Farewell, Monarchs

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Last week the Manchester Monarchs concluded their season, falling at the hands of the Newfoundland Growlers. This week, they announced what many expected, but hoped would not come to pass: the Manchester Monarchs will not return next year.

It’s May 15, 2019, welcome to Monarchs Country for one last time.

ECHL Eastern Conference Semifinals

April 26, Game 1: Manchester 3, Newfoundland 2 (Road)

April 27, Game 2: Newfoundland 4, Manchester 2 (Road)

April 30, Game 3: Newfoundland 4, Manchester 2 (Home)

May 1, Game 4: Newfoundland 4, Manchester 3 (Home)

May 3, Game 5: Manchester 2, Newfoundland 1 (Home – Exeter/Overtime)

May 6, Game 6: Newfoundland 5, Manchester 1 (Road)

Newfoundland took seven of eight games over Manchester during the regular season, with a mix of wins early and late in that regular season as the periphery of both teams’ rosters varied. So, it made sense to believe that a playoff rematch would run along largely similar lines.

However, the Monarchs refused to give up without a fight, quite literally in Game 1 when Bokondji Imama’s pair of goals and goading James Melindy into a misconduct proved pivotal to stealing a game north of the border.

In a way, it was a lucky win, a win that Monarchs head coach Doug Christensen thought was not one of his team’s best performances. Even if it wasn’t the momentum it garnered was quickly lost after a streak of outcomes that left Manchester on the brink.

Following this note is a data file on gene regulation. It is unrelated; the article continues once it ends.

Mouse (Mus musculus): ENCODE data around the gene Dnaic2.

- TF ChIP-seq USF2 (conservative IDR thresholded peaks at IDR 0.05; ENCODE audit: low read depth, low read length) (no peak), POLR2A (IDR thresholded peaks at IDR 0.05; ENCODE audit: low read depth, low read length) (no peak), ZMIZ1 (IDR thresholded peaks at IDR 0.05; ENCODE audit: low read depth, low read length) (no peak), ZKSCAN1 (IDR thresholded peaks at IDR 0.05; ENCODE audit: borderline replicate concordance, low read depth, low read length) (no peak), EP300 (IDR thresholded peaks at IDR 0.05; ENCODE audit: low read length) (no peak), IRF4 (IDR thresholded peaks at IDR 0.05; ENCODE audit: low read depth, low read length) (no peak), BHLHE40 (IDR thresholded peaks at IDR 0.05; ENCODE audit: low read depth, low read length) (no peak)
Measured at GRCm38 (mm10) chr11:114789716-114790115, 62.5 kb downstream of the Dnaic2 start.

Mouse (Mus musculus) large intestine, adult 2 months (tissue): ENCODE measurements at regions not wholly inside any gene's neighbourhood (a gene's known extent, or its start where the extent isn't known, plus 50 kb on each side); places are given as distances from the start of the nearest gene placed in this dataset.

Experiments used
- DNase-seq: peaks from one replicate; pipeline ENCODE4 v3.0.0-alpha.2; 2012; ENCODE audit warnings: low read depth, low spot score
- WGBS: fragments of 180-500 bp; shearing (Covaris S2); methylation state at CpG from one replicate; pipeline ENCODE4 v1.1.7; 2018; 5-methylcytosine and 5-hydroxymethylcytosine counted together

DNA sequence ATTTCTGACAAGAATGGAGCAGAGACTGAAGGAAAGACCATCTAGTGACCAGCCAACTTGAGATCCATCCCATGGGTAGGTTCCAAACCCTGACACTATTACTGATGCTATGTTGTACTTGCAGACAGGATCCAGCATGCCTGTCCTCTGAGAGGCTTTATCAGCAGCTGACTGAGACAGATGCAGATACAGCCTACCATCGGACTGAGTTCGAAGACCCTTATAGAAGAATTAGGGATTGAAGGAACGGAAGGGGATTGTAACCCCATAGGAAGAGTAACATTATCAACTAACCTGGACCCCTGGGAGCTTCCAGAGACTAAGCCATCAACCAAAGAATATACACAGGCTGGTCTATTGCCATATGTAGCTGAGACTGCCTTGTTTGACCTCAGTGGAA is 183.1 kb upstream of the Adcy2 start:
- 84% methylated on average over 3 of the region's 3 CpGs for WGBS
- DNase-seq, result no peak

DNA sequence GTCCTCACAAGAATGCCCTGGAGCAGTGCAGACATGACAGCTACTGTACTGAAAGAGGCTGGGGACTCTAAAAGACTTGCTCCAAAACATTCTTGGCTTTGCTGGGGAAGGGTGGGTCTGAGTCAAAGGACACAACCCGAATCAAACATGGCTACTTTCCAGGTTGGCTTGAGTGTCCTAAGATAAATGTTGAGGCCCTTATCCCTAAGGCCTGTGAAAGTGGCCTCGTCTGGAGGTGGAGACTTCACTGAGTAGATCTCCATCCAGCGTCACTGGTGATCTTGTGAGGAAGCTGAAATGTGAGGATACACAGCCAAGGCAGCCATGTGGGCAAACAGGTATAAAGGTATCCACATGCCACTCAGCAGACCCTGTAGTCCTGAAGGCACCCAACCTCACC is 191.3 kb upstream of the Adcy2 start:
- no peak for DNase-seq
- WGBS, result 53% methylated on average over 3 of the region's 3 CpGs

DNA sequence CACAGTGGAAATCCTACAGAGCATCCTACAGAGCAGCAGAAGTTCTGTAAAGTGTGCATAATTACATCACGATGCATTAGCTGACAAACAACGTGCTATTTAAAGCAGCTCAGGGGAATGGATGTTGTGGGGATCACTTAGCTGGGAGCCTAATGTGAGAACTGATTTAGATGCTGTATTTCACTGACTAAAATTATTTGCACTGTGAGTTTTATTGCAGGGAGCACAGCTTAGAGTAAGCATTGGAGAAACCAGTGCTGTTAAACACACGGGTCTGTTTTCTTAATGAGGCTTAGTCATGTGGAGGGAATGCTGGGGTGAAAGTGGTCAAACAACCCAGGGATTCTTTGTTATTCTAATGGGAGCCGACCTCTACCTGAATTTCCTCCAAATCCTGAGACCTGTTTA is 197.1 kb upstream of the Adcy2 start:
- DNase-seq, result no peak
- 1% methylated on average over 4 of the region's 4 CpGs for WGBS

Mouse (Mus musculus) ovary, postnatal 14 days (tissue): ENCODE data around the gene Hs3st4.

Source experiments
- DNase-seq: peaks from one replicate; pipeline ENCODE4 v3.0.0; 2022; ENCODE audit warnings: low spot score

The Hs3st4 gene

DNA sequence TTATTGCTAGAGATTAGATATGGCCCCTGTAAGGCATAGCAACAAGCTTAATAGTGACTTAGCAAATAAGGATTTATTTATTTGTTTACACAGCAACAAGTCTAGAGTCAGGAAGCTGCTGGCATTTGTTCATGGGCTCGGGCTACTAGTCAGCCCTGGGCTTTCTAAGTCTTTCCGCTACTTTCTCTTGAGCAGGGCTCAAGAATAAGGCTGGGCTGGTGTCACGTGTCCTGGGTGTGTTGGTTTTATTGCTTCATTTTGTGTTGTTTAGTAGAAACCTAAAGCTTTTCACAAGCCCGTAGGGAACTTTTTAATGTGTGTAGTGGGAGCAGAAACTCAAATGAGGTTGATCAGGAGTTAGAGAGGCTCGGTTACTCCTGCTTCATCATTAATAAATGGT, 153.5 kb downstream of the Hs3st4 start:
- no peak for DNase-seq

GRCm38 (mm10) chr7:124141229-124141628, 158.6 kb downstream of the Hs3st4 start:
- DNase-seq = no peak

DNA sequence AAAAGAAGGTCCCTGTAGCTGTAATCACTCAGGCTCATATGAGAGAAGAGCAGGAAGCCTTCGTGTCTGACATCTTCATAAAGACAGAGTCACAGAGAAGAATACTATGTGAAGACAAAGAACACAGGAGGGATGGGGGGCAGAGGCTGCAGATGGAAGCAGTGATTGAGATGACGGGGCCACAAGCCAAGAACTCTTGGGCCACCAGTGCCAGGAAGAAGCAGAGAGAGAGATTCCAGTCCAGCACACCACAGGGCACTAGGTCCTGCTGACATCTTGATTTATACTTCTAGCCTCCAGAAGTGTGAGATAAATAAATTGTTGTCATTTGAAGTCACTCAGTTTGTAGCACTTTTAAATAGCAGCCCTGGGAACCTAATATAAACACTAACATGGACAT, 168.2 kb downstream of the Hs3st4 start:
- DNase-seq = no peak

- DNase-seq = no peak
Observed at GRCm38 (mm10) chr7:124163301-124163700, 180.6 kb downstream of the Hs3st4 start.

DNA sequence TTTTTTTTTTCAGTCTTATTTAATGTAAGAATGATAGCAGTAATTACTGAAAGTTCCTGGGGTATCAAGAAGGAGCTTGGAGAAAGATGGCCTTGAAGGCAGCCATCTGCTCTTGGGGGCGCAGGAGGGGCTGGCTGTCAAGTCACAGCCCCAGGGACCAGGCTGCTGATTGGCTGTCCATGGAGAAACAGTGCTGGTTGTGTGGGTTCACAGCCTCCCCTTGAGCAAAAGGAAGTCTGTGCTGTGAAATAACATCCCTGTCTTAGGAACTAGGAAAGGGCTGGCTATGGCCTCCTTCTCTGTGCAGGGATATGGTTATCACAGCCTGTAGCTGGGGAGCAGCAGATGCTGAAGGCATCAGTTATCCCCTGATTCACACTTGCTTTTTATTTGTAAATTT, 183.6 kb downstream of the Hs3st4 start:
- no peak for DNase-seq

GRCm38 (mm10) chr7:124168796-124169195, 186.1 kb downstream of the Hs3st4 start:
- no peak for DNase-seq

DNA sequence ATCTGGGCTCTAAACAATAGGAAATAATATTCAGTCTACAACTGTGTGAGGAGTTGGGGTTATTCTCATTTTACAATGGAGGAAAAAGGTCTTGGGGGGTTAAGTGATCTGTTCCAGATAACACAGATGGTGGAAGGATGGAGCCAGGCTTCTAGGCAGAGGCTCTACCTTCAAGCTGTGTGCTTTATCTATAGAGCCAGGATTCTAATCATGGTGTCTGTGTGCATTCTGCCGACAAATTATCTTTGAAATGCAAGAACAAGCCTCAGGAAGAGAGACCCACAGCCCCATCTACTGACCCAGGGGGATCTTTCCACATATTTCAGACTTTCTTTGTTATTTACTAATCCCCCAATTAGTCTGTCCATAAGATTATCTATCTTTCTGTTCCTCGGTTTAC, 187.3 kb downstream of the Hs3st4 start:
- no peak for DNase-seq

Like last year’s team, this final edition of the Monarchs relied on its speed, focusing breakaways and sheer volume of shots over a more physical approach.

Over long stretches of Game 2, 3 and 4, the two teams slogged to a standstill, with Newfoundland leaving the game within reach despite generally controlling the flow and disrupting Manchester’s rhythm.

Excluding late empty net goals, the Monarchs lost each game by just one goal. But games that could have been won just weren’t, perhaps best exemplified by three power play goals that  just cannot be given to a team as talented as Newfoundland.

“The physicality of Newfoundland and the physicality of playoff hockey was not as important as their ability to generate and score off small mistakes,” said Christiansen. “To me, it was the small mistakes, a penalty here, a turnover there, was the difference to them getting the winning goal in a game or not. Against Newfoundland it was a heavyweight battle. If we had won the series, we’d be talking about the things we did really well to frustrate them. But when you’re answering questions in the opposite.”

It might be cliché to say it, but if those key lapses had been avoided and there were just a few more positive moments here and there, the series could have swung the other way.

“I think in the regular season, it was very similar to how the series played out, when Newfoundland had opportunities they generally scored and it took us more opportunities for us to score than it did for them,” said Christiansen. “Therefore, in a tight-checking series, the way it wound up played out, they made their opportunities to make a series win.”

Facing elimination and a monster truck rally that stole home like it has every time during the second round of the playoffs since transitioning to the ECHL, the Monarchs went to the Rinks at Exeter for Game 5.

The Monarchs had played pre-season games there in the past, this year almost as a defacto road team to the expansion Maine Mariners (an advertisement for the Mariners hung on the walls of the rink during Game 5), but the intimacy compared to the relative sparseness at SNHU provided an extra energy.